The Genteel
February 28, 2021


The international hall at Skissernas Museum. Photograph courtesy of Skissernas Museum.

Skissernas Museum features a one-of-a-kind collection, consisting of a broad spectrum of art and artists with a very specific focus. The museum's niche is towards the process of art rather than its final form, meaning that, instead of exhibiting the definitive piece of art, one finds numerous sketches and various models that lead up to the ultimate version. This small town treasure offers its visitors an invaluable source of reference for understanding art. The Genteel spoke with Patrick Amsellem, head of the museum, for this week's 5 x 5 interview to find out more.

1. Tell us what makes Skissernas Museum in Lund so special?

Skissernas Museum's focus on artistic process and art in public space makes it unique. We don't know of any other such museum. This focus, coupled with a great collection of modern and contemporary art, makes it a real gem.

Sonia Delaunay for the 1937 World's Fair in Paris
Sonia Delaunay for the 1937 World's Fair in Paris. Photograph courtesy of Skissernas Museum.

2. Skissernas Museum is not exactly situated in a big metropolis. Is that an advantage or disadvantage to the museum in your opinion? 

It is both an advantage and a disadvantage. I used to work at the Brooklyn Museum in New York, which is an excellent museum, and we always said that if it were situated in any other city than New York, it would have been the top destination. Skissernas Museum is a small museum in Lund, which is an old university town.

The proximity to a great university is beneficial, especially in terms of the possibility for cross-disciplinary programs on creativity and innovation. Lund is also easy to reach from Malmö and Copenhagen. At the same time we know that as a small museum we would get much more attention if we were located in a larger city.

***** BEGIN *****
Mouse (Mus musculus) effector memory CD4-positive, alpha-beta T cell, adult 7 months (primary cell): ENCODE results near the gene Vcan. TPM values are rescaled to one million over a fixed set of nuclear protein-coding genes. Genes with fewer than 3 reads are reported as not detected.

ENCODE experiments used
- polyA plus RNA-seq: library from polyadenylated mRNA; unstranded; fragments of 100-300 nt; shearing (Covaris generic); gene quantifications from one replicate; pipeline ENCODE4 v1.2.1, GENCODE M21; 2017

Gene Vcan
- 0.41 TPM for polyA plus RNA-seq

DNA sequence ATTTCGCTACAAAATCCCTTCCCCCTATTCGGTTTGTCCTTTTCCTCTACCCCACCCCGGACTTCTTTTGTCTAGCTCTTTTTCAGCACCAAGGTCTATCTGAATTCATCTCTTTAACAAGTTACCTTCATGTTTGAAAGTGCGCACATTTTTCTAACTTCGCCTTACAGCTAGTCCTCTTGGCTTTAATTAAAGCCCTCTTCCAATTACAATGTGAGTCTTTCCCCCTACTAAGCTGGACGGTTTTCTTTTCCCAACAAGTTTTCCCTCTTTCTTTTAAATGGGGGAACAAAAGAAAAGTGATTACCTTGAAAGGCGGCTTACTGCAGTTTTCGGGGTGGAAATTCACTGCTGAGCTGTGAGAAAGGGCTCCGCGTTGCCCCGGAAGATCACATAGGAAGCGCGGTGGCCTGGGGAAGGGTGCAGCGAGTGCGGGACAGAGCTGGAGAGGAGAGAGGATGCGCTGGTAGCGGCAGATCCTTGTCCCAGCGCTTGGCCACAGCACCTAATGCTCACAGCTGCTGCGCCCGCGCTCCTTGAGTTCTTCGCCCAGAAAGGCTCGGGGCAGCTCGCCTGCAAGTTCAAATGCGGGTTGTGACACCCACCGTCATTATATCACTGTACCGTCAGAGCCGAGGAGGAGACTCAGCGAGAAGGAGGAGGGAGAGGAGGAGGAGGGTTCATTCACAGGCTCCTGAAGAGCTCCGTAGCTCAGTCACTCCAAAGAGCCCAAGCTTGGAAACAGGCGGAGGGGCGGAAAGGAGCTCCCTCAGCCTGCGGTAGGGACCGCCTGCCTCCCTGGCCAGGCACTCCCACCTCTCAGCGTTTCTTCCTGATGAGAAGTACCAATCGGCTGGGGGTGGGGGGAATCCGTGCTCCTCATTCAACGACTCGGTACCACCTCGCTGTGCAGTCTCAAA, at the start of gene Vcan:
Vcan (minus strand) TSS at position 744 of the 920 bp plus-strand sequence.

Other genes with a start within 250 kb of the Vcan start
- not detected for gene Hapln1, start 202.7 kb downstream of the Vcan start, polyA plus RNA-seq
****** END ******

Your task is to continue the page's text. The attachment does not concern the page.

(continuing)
Sculptures from the museum collection
Sculptures from the museum collection. Photograph courtesy of Skissernas Museum.

3. You have an extensive depot and a lot of variety in your collection. Tell us about that.

We have 30,000 objects in the collection. Some of the highlights are Matisse's full-scale sketches for his chapel in Provence and Sonia Delaunay's three monumental paintings for the 1937 World's Fair in Paris. Other modern international artists represented are Dubuffet, Léger, Diego Rivera and Henry Moore. There is of course contemporary work too and works by many Swedish artists.

Full scale Henri Matisse sketch for his chapel in Provence
Full scale Henri Matisse sketch for his chapel in Provence. Photograph courtesy of Skissernas Museum.

4. You have extensive experience with the New York art scene, including curating photography at the Brooklyn Museum. How does that reflect on your management of Skissernas Museum in Lund?

Experience from working with exhibitions and the exceptional and vast collections at a large institution like the Brooklyn Museum is invaluable for all kind of museum work. What I definitely bring with me in my current job is the Brooklyn Museum's mission to reach and serve a diverse public.

Henry Moore in the main sculpture room
Henry Moore in the main sculpture room. Photograph courtesy of Skissernas Museum.

 5. What are the biggest challenges, as well as the greatest satisfactions, you encounter in your job?

The challenges and the satisfaction are the same: The goal here is to transform the Museum and realise its great potential. The challenge is to find the funds, of course, but also to make the right intellectual choices for the transformation. We have started a project to build a new entrance with a restaurant to give the museum a new face.

We are also digitising the entire collection. The most important undertaking is to oversee the way the museum presents itself and how we communicate who we are. We are reinstalling the collections, working on new interpretative tools, and are also in the process of developing a new graphic profile and ultimately a new website. While respecting tradition, working on both a very concrete and conceptual level we are bringing the museum into the 21st century.

Related: Public Art: The Saviour of the Cities?

Related: An Iron Fist on Public Art



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